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The University of Alabama

UA’s Darwin Day Evolves to a Three-Day Regional Conference

TUSCALOOSA, Ala. — Darwin Day, an annual event hosted by The University of Alabama’s Evolutionary Studies Club, has evolved into the Southeastern Evolutionary Perspectives Society, or SEEPS, conference, which will be held Feb. 12–14 in room 227 of Lloyd Hall on the UA campus.

The conference will have interdisciplinary speakers, a banquet and a keynote lecture given by evolutionary anthropologist Dr. Dean Falk, the Hale G. Smith Professor of Anthropology at Florida State University.

Admission is $20 for undergraduates and $50 for graduate students and professionals. Students in grades K-12 will be admitted for free.

Dr. Christopher Lynn, an associate professor of anthropology at UA, directs the evolutionary studies program and helped coordinate the event. According to Lynn, the conference is an opportunity to generate discussion, promote evolutionary perspectives to students, help teachers who may be struggling to teach it, and bring public visibility to the topic.

“We want students to feel less threatened by evolution as a process and perceive it as a lens to better understand life,” Lynn said.

The keynote lecture for the conference will be presented Feb. 12 at 7 p.m. Falk’s talk, “The Evolution of Asperger Syndrome: A Cross-disciplinary Perspective,” will focus on the evolution of Asperger’s, discussing its lesser-known genetic benefit.

Falk teaches part-time in Tallahassee, Florida, and part-time in Santa Fe, New Mexico, where she is a senior scholar at the School for Advanced Research. She has written books on the evolution of language, specifically how mothers talk to their children and brain evolution.

Lynn said he is excited to have such a strong female scientist speak at the conference.

“I like that she steps away from the conservative biological or anthropological model and addresses the really big questions,” he said.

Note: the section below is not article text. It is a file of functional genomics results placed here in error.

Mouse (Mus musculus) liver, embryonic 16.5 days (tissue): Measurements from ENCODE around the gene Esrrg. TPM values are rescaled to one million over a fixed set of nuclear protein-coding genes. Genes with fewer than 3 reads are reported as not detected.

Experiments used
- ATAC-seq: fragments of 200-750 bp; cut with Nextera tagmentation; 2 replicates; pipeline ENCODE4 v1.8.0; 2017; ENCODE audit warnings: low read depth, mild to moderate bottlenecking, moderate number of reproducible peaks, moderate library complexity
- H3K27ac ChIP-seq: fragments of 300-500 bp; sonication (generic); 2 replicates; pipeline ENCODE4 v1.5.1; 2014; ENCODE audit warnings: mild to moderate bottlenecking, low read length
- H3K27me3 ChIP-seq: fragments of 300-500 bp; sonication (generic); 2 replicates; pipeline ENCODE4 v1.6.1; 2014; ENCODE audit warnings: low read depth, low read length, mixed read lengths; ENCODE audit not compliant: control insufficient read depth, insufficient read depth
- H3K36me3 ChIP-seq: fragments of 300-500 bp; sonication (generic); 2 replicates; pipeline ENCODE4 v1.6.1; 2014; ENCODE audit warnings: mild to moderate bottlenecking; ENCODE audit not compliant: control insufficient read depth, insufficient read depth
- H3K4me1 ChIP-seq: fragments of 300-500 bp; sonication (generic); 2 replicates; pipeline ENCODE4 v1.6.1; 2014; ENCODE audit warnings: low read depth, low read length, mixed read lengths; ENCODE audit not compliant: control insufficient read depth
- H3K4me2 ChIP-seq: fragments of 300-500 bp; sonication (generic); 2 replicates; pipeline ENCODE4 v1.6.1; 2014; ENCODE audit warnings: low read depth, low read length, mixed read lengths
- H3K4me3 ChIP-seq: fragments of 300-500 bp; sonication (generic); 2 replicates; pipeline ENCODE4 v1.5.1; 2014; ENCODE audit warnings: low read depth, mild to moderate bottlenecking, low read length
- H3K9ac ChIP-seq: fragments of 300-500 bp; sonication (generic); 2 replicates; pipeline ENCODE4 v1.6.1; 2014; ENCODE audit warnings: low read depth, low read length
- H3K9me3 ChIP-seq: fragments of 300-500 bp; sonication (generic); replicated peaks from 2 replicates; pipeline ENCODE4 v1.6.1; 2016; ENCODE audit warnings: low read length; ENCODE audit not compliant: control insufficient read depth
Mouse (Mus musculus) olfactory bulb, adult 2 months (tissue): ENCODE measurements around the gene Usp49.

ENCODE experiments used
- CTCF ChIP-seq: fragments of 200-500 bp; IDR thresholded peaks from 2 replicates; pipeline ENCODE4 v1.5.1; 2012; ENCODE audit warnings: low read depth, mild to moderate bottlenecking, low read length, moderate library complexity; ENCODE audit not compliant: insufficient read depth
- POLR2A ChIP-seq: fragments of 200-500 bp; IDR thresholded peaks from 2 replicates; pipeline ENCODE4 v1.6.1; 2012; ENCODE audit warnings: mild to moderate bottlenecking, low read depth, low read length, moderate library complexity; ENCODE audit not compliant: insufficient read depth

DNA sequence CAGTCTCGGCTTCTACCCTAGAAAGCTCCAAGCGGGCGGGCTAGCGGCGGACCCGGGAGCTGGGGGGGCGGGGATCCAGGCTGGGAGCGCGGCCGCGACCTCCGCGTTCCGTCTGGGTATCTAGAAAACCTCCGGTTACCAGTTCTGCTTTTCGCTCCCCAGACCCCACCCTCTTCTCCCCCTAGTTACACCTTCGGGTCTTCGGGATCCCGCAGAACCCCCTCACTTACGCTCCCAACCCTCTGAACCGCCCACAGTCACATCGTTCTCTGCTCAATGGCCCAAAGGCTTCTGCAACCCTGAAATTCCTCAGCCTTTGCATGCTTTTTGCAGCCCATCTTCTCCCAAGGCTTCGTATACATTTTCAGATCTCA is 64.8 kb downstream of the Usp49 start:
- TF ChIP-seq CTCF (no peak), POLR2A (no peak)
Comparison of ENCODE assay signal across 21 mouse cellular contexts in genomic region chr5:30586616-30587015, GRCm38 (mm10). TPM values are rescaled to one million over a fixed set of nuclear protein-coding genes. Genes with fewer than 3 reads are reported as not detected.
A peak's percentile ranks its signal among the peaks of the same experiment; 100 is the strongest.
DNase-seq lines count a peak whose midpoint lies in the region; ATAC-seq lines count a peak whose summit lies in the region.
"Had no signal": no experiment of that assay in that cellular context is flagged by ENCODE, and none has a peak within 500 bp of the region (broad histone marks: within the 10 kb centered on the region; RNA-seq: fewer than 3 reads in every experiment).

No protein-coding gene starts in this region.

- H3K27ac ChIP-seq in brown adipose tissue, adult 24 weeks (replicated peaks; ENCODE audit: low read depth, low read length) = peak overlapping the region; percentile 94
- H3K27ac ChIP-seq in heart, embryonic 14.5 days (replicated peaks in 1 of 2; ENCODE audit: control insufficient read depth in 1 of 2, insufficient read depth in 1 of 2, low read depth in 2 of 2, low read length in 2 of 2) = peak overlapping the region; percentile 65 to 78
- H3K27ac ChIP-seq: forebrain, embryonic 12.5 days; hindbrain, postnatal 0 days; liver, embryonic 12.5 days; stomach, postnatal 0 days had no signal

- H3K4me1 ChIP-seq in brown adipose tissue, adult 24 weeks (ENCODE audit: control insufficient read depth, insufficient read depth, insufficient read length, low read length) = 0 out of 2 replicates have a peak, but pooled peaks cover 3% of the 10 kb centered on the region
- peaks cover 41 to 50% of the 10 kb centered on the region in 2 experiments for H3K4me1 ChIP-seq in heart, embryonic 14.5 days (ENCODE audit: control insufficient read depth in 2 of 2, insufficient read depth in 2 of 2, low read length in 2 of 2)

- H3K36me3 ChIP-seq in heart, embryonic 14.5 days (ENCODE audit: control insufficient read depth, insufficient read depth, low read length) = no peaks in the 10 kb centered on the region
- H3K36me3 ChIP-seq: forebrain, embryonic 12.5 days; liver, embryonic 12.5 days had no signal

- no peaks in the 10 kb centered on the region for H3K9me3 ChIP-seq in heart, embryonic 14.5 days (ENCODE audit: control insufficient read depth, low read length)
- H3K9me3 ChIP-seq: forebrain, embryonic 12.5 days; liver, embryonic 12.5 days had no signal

Approximately 63 speakers are registered from across the Southeast. Alongside presentations by university and professional scholars, the agenda includes presentations by an Alabama high-school teacher and high-school students.

“We’re trying to appeal to the lack of institutionalized support for evolution studies,” Lynn said. “We’re trying to develop a hub where we can say, ‘Your community may not support it, but we do.’”

Registration closes Feb. 9. For more information or to register, visit

The Evolutionary Studies Club is part of UA’s College of Arts and Sciences, the University’s largest division and the largest liberal arts college in the state. Students from the College have won numerous national awards including Rhodes and Goldwater scholarships.

The University of Alabama, a student-centered research university, is experiencing significant growth in both enrollment and academic quality. This growth, which is positively impacting the campus and the state's economy, is in keeping with UA's vision to be the university of choice for the best and brightest students. UA, the state's flagship university, is an academic community united in its commitment to enhancing the quality of life for all Alabamians.

  • CONTACT: Courtney Corbridge, communications specialist, College of Arts and Sciences, 205/348-8539,; UA media relations, 205/348-5320
  • SOURCE: Dr. Christopher Lynn, associate professor of anthropology,